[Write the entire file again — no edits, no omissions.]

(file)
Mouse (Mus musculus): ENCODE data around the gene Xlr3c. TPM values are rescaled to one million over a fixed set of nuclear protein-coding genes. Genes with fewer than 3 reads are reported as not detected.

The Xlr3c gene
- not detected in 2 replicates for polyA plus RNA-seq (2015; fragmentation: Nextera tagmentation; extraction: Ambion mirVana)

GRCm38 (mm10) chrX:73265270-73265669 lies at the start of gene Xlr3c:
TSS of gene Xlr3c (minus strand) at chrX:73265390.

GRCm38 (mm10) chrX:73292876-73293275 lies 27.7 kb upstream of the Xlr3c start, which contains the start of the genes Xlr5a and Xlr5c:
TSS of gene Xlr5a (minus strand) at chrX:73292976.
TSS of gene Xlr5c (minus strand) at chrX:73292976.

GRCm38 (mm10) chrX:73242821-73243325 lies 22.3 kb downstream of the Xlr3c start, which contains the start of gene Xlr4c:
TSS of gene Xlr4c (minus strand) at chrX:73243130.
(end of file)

Mouse (Mus musculus): ENCODE data around the gene Xlr3c. TPM values are rescaled to one million over a fixed set of nuclear protein-coding genes. Genes with fewer than 3 reads are reported as not detected.

The Xlr3c gene
- not detected in 2 replicates for polyA plus RNA-seq (2015; fragmentation: Nextera tagmentation; extraction: Ambion mirVana)

GRCm38 (mm10) chrX:73265270-73265669 lies at the start of gene Xlr3c:
TSS of gene Xlr3c (minus strand) at chrX:73265390.

GRCm38 (mm10) chrX:73292876-73293275 lies 27.7 kb upstream of the Xlr3c start, which contains the start of the genes Xlr5a and Xlr5c:
TSS of gene Xlr5a (minus strand) at chrX:73292976.
TSS of gene Xlr5c (minus strand) at chrX:73292976.

GRCm38 (mm10) chrX:73242821-73243325 lies 22.3 kb downstream of the Xlr3c start, which contains the start of gene Xlr4c:
TSS of gene Xlr4c (minus strand) at chrX:73243130.